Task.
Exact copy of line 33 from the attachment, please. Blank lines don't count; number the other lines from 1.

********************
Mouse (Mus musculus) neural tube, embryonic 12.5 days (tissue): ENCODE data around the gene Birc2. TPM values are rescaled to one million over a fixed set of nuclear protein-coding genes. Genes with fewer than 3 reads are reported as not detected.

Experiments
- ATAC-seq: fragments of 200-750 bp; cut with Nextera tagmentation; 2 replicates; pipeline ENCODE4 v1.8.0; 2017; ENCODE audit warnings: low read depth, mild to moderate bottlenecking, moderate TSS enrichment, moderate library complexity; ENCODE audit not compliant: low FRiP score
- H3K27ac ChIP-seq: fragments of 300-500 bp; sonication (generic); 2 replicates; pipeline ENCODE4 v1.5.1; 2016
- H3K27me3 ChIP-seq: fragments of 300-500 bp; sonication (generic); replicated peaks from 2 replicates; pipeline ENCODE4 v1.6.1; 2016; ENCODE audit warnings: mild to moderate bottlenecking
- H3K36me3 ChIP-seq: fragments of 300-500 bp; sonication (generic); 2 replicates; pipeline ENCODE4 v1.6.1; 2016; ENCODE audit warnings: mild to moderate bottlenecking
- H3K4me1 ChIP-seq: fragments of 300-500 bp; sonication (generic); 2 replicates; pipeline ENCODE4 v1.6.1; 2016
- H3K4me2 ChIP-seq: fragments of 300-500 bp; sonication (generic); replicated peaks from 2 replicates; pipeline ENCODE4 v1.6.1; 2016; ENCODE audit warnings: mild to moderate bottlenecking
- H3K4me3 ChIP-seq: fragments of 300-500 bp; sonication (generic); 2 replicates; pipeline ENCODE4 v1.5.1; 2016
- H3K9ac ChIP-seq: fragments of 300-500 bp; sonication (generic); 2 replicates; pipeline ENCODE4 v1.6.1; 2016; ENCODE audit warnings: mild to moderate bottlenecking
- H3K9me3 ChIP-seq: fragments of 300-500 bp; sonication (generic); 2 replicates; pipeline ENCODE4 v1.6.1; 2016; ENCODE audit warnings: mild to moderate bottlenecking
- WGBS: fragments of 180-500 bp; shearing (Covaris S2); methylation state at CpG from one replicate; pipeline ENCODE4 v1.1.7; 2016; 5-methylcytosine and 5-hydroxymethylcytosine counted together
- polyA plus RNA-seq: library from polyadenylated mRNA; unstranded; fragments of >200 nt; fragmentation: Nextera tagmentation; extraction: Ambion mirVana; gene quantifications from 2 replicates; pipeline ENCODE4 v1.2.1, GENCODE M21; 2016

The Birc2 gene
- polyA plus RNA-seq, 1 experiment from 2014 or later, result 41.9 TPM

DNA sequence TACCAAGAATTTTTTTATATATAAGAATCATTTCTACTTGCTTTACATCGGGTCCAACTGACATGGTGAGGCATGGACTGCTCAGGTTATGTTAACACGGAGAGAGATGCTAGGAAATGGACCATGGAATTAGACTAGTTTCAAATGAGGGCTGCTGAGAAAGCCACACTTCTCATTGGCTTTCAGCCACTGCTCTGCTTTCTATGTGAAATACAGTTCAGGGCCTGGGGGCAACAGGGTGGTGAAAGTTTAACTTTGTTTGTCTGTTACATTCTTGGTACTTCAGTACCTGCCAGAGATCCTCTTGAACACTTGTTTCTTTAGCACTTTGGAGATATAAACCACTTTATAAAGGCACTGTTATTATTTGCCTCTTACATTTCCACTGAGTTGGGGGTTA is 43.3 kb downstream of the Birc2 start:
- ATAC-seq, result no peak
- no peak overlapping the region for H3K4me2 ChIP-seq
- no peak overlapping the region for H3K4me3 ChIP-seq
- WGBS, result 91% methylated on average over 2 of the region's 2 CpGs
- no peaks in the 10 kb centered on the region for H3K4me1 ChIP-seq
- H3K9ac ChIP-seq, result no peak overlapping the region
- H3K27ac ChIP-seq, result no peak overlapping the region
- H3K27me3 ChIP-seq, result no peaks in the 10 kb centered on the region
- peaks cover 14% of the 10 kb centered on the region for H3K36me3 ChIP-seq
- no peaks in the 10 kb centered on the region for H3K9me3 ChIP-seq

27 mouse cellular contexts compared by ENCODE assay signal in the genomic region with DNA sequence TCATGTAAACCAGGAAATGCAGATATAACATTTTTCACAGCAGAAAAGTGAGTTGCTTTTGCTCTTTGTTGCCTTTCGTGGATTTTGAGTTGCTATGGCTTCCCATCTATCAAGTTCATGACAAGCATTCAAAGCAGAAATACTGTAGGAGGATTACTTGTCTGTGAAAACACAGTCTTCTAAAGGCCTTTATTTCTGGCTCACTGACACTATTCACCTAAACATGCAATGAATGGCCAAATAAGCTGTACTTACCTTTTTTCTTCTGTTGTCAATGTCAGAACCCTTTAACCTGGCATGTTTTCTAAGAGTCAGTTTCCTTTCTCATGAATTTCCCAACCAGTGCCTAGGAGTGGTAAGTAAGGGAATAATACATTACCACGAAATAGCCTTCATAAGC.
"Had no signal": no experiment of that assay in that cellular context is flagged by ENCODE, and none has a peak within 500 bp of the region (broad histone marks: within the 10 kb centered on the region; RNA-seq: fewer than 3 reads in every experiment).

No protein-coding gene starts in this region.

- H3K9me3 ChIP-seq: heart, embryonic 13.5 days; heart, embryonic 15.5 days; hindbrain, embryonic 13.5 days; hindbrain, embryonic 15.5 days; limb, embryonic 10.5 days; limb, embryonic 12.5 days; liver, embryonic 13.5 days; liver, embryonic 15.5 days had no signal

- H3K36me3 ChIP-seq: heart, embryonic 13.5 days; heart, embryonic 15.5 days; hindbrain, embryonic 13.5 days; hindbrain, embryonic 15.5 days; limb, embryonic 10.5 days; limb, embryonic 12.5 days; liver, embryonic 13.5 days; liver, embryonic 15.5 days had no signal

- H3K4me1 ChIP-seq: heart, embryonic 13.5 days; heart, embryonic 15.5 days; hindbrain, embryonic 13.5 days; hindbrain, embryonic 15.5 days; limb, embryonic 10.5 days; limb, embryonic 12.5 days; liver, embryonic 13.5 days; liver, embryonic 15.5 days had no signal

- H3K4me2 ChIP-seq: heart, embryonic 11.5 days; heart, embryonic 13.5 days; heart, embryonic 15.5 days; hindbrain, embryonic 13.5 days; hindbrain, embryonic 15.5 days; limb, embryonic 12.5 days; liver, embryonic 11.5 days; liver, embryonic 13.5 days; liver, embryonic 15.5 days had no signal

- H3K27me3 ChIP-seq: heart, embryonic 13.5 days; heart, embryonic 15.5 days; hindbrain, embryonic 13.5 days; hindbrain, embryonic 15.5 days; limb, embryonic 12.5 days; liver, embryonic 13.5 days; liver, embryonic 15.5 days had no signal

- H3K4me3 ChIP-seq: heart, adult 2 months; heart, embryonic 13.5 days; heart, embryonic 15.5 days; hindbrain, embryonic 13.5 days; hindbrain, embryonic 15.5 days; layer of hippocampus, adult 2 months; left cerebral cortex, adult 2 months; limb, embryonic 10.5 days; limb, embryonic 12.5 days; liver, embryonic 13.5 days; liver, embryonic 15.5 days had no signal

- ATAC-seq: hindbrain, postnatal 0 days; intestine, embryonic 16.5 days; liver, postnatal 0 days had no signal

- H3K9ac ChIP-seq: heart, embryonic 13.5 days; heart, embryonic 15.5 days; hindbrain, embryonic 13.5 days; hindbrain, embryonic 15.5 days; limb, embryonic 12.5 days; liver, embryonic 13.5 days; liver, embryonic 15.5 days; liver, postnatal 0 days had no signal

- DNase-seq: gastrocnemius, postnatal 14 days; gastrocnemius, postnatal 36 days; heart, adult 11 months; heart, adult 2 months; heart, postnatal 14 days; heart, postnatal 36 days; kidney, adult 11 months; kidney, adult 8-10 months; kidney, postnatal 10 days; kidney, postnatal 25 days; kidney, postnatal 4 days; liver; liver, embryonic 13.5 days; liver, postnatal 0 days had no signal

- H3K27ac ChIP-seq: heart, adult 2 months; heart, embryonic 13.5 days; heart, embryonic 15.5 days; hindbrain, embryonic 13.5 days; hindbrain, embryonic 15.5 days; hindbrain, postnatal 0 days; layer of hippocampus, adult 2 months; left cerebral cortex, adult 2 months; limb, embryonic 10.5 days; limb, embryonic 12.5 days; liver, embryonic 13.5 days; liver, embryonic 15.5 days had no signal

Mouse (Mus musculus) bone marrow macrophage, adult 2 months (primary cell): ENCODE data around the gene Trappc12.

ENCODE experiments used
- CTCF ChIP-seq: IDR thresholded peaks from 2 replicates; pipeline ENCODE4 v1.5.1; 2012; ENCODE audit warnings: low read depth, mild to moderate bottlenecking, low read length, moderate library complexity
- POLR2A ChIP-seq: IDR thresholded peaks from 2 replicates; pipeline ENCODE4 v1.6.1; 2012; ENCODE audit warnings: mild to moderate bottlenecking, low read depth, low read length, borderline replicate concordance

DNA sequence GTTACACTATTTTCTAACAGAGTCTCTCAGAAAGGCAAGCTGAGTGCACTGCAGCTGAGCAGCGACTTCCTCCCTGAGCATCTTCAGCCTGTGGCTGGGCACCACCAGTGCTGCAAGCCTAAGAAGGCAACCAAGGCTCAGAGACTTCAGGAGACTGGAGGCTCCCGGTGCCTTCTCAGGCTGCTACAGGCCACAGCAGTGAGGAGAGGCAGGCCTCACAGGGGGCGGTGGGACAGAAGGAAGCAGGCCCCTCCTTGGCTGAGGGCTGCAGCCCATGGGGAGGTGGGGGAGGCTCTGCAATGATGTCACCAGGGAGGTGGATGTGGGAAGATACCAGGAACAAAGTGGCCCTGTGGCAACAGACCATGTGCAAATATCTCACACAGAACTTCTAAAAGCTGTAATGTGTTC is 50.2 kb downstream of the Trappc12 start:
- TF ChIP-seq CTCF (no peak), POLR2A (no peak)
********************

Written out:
- H3K4me2 ChIP-seq: heart, embryonic 11.5 days; heart, embryonic 13.5 days; heart, embryonic 15.5 days; hindbrain, embryonic 13.5 days; hindbrain, embryonic 15.5 days; limb, embryonic 12.5 days; liver, embryonic 11.5 days; liver, embryonic 13.5 days; liver, embryonic 15.5 days had no signal